With regard to interaction with ISAF at the operational level, international humanitarian organizations generally regard humanitarian principles as strict guidelines governing conduct of their programs. These guidelines have been codified in a policy brief by the Agency Coordinating Body for Afghan Relief,stating that if ISAF is working in close cooperation with or proximity to nongovernmental organizations (NGOs), local power brokers and militants will no longer be able to distinguish between military programs and civilian-implemented assistance. At the operational level, not only will such activities blur the roles of organizations, they can also have a negative impact on the relationship between NGOs and the local communities.
The real fear is that this blurring of roles may pose security risks to humanitarian organizations if they are perceived as collaborating with the military or channeling intelligence to it.
At the tactical level, these humanitarian principles are considered critical to governing the humanitarian organizations' conduct. At the same time, members of these organizations are often forced to take a more pragmatic approach, and depending on various motivations, they will have to interact with ISAF. These motives are normally part of the complementary coping capacity ISAF can provide, such as ISAF's assessment capacity, financial resources, technical knowledge, and the direct or indirect security military forces can provide.
Author Antonio Donini asks whether the blurring of roles really matters to Afghans at the grass-roots level. Does it matter if assistance comes in a military truck or under the auspices of an NGO' Based on several studies Donini concludes that the answer is "no." What seems to be important is "what" is provided, not "who" provides it. These conclusions are consistent with a Dutch study commissioned by the Cordaid relief group that questioned whether, at the local level, the Afghan people actually distinguish between who provides assistance.
Our co-authors Khalil and Wahidi believe the Afghan NGOs are pragmatic regarding working with the military. Additionally, they believe there is a feeling among a number of indigenous NGOs that they are being used as cheap laborers to implement programs by the larger international NGOs. Local agencies feel excluded from the decisionmaking processes. Accordingly, the co-authors believe: "This is a severe mistake as indigenous NGOs are close to the local people and they are aware of the local society, its structures, and relationships because they have been part of these societies all their lives." The Cordaid study reinforced the co-authors' beliefs with findings regarding "a rift" that has emerged between local NGOs and international agencies on how closely military and civilian organizations should associate.
Some of the local agencies denounce the principled stance of international NGOs . . . while ignoring the massive needs on the ground. Most communities long for security and are eager to receive assistance. Humanitarian principles and the maintenance of distinctions between military and development interventions are not at the top of people's lists.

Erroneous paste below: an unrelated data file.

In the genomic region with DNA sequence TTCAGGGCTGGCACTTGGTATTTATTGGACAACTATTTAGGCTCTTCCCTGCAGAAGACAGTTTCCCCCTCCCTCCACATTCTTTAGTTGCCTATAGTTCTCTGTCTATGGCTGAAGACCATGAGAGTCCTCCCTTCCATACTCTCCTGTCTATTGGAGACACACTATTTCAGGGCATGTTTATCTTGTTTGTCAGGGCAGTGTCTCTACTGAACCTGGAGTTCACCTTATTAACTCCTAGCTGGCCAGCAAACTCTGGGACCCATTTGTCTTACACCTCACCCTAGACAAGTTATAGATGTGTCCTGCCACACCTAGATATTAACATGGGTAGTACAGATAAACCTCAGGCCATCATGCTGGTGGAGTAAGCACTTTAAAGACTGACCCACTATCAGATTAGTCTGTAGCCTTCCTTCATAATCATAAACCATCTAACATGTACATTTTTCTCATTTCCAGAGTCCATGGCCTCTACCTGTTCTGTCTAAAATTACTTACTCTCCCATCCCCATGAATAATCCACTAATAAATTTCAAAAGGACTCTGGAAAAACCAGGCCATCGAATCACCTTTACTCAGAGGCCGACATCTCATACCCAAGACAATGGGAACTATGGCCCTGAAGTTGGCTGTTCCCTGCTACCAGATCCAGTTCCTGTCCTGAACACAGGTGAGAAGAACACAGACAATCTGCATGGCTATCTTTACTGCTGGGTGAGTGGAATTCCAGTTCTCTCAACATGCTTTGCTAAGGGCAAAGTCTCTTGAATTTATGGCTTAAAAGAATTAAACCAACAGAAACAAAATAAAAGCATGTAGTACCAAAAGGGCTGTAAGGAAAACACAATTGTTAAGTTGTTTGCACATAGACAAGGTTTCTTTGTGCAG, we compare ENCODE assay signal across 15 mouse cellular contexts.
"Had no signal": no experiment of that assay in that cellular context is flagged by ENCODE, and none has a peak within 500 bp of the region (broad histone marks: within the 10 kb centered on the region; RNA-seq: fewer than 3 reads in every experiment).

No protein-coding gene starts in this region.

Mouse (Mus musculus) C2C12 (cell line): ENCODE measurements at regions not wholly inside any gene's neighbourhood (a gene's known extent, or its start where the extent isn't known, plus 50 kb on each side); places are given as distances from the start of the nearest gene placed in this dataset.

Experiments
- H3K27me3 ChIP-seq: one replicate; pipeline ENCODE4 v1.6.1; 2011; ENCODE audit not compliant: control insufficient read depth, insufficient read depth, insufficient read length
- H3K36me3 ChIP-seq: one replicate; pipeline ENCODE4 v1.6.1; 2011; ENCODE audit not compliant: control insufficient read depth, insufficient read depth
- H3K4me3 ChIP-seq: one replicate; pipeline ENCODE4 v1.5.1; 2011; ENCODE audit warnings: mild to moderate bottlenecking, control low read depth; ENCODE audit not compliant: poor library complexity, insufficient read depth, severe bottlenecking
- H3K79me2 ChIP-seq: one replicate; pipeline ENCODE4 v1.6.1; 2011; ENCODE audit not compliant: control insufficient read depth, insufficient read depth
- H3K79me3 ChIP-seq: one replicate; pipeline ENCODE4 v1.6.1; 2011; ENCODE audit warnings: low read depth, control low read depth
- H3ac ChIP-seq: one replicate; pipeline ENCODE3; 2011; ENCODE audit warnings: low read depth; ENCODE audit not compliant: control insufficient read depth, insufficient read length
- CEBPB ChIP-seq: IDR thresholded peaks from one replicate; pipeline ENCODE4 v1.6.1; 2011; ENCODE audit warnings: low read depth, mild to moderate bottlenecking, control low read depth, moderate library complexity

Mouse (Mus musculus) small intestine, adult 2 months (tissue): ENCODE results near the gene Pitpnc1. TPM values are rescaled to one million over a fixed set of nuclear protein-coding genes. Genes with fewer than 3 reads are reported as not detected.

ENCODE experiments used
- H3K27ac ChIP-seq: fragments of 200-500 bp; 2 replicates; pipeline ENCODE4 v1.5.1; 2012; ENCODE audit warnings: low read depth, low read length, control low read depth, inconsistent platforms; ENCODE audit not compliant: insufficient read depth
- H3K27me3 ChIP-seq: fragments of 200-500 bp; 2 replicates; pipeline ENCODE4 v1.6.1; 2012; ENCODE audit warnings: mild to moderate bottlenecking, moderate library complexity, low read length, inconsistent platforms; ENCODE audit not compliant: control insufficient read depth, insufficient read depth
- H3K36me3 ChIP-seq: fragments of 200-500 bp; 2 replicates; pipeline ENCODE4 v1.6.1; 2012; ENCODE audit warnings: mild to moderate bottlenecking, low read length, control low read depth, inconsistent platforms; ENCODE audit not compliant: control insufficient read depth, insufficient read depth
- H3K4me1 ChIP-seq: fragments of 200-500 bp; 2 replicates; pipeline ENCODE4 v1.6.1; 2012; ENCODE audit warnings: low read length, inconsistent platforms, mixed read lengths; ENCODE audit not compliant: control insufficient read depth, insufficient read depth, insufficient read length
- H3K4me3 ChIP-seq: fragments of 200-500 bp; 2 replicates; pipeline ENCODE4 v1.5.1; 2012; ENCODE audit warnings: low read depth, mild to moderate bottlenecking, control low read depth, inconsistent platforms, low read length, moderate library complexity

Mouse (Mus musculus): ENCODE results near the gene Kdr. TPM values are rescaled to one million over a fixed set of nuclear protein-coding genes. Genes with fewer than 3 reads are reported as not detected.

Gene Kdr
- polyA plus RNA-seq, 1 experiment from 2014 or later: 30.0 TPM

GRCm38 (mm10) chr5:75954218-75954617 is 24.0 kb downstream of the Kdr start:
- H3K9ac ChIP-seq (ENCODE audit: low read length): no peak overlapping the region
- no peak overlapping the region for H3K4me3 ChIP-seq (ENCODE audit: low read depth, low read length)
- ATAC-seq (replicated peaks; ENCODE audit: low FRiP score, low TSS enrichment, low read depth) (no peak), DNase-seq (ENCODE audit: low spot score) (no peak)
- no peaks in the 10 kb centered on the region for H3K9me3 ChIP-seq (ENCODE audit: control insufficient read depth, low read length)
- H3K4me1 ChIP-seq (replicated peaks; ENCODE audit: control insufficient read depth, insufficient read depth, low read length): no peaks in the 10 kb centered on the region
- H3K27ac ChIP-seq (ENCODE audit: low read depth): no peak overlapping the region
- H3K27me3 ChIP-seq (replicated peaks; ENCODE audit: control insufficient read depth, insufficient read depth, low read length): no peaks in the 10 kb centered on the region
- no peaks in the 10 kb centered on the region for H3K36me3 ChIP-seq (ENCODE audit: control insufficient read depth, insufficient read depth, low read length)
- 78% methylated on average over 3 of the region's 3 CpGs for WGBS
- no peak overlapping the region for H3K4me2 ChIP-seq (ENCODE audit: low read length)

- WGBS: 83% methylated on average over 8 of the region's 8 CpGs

Military forces need to be extremely cautious when interacting with local stakeholders and national and international humanitarian organizations in public. Isolated locations, removed from public scrutiny, such as PRT headquarters or chai/tea houses, should be utilized for meetings or individual
contact. Another equally important measure is the guideline that no reconstruction activities should be implemented without significant involvement on the part of local organizations.
In the 1990s, reconstruction activities were believed to have too much of an influence over the unrelenting push for the introduction of democratic government.67 Since then, reconstruction strategies have shifted to a more balanced institutional approach aimed at simultaneously advancing recovery in governance, security, justice and reconciliation, and socio-economic development. Establishing successful programs for integrated reconstruction is not an easy task, especially when peace and security are achievable at the beginning of the process but are meant to be the outcome or objective of the reconstruction process. This is certainly the case in Afghanistan.
Successful reconstruction requires excellent relationships between diplomatic, developmental, and military actors and programs. Overlooking localized dynamics in reconstruction activities could lead to a failure of knowledge of the forces that originally created the requirement for peace. The majority of conflicts concluded in the past decade did so by means of a negotiated settlement, not military victory.
Another fact often peace felt excluded from the associated reconstruction processes. This lack of understanding on the part of outside agencies and governments often leads to the underestimation of local resources available for reconstruction. Many ISAF units use the slogan "Put an Afghan face on everything" to indicate the need to involve local stakeholders, thereby advancing the credibility of local authorities. Although this is an encouraging sign it often only establishes credibility for a short time and never fully equates to total participation on the part of the locals. The authors have emphasized that participation implies more than an Afghan face; it requires total involvement on the part of Afghan stakeholders throughout the entire reconstruction process, not simply in marketing the final product. Such total participation, however, requires time to develop, or as several local observers commented, "An Afghan face equals an Afghan pace."
It is only recently that a trend has emerged related to the development of localized reconstruction programs. According to Professor Thea Hilhorst, the longtime lack of attention regarding localized reconstruction is partly related to the assumption that societies stop functioning during a crisis or become totally immersed in the logic of conflict. Those responsible for the conduct of research into the underlying tenets of reconstruction and local participation would do well to heed such assumptions regarding crisis and conflict.